Wednesday, 30 December 2009

Nokia N900 out of space? Repartition it, here's how

This post is an up-to-date version of the repartitioning guide from sumodou.org.



The Nokia N900 is the first full GNU mobile phone. However it suffers from a very poor root file system partitioning scheme.
It has root mounted with only 80 Megs free, which means that you quickly run out of space if you install a lot of packages, or a few unofficial packages which are not careful about their space usage. There is no way to repartition the device, as the partitions live on different chips.
To get more root space, and especially more ext3 space, we will change the large FAT partition housing /home/user/MyDocs into an ext3 one, and move it from /home/user/MyDocs to /home. To finish up, we will make most of the things in /usr, that is, most of what applications use to install files, end up on the new large partition in /home. You will need to install the rootsh package for root access. Using ssh to the device is recommended, since then you can easily copy-paste commands from here and can use your better computer keyboard.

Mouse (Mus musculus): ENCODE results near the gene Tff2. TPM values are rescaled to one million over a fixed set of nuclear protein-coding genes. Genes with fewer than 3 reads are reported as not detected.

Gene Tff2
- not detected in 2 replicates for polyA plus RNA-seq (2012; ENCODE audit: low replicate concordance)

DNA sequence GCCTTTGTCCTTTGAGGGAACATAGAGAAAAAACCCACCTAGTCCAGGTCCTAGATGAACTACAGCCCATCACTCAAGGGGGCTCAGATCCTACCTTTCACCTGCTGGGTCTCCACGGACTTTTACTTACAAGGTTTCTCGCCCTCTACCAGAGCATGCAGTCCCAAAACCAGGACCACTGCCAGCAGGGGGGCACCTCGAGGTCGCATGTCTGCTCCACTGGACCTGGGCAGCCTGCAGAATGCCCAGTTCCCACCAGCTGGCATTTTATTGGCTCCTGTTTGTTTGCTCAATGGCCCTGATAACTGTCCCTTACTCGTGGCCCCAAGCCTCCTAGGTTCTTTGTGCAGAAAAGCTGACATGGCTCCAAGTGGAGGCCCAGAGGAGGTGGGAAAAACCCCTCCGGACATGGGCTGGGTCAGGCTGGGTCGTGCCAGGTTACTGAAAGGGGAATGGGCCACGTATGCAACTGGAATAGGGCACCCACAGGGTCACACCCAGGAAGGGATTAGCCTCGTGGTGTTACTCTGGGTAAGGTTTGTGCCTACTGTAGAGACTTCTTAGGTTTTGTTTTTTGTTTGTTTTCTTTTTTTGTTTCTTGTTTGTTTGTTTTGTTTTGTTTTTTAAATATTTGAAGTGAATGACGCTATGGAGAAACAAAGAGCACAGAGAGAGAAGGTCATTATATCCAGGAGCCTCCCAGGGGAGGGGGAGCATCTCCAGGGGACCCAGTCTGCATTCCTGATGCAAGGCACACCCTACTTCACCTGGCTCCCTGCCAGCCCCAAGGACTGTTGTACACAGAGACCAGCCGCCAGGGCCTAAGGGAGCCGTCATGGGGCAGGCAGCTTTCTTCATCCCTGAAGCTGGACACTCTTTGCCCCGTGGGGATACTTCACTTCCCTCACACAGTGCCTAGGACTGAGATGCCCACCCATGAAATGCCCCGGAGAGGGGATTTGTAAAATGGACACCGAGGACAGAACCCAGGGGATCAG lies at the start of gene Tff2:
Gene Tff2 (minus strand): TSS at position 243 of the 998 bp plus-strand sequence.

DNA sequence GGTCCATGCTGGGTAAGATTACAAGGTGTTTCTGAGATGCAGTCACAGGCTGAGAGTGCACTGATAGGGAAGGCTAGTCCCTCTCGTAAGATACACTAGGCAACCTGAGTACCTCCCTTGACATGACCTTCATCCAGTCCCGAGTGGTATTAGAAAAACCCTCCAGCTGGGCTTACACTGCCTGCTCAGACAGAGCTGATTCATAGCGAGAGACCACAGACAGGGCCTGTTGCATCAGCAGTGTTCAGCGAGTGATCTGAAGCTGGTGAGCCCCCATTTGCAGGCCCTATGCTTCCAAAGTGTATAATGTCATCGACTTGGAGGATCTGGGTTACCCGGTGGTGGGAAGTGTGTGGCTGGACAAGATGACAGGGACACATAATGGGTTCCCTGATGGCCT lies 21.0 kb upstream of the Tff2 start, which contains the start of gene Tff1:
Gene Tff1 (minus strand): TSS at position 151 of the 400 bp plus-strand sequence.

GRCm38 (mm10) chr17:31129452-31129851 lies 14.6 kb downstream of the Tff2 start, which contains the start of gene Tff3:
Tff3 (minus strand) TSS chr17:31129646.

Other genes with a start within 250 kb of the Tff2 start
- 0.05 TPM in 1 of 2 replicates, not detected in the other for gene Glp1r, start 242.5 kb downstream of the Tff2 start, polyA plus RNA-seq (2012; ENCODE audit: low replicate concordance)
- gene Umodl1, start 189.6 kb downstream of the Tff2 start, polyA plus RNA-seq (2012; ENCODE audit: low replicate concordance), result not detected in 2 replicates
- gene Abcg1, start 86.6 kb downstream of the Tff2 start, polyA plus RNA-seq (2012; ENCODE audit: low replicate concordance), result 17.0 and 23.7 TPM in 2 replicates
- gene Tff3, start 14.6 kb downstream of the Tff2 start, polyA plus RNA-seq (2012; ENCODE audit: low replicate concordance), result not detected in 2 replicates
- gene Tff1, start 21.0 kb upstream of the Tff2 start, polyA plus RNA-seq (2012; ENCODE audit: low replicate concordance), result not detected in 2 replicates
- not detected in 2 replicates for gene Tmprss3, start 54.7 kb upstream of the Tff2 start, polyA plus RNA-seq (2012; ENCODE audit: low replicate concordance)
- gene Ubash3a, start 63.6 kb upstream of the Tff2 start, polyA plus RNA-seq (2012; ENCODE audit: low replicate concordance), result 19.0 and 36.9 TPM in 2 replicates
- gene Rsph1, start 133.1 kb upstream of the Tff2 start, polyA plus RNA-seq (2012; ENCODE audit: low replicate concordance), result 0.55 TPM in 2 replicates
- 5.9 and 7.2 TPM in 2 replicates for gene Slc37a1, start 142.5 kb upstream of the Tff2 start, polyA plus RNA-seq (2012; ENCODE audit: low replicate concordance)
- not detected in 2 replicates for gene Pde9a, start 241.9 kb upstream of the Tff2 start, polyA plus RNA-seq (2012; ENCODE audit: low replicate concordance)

This is a command. All commands are executed as root.
Step 1: get rootsh

  • To get rootsh, Enable Maemo extras repository: start Application manager,
    click the top menu - Application catalogs - Maemo Extras. Untick Disabled.
  • Install rootsh from Application manager.
Step 2: back up MyDocs
  • First we will back up MyDocs. This requires a memory card,
    which we assume is mounted at /media/mmc1.
  • cp -r /home/user/MyDocs /media/mmc1
Step 3: change old MyDocs to ext3
  • Get fdisk on your computer from here and transfer it to the N900.
  • extract it on the N900 as root:
  • cd /
  • tar xzvf /path/to/fdisk.tgz
  • Where /path/to/fdisk.tgz is where you put fdisk.tgz. After this, you have fdisk "installed" and in your path. Now unmount old MyDocs:
  • umount /home/user/MyDocs
  • Change the 1st partition (FAT) to Linux:
  • fdisk /dev/mmcblk0
  • Give fdisk the commands t, 1, and 83 (press enter after each). Verify by typing p and pressing enter. The first partition should now also be Linux. Then type w and press enter.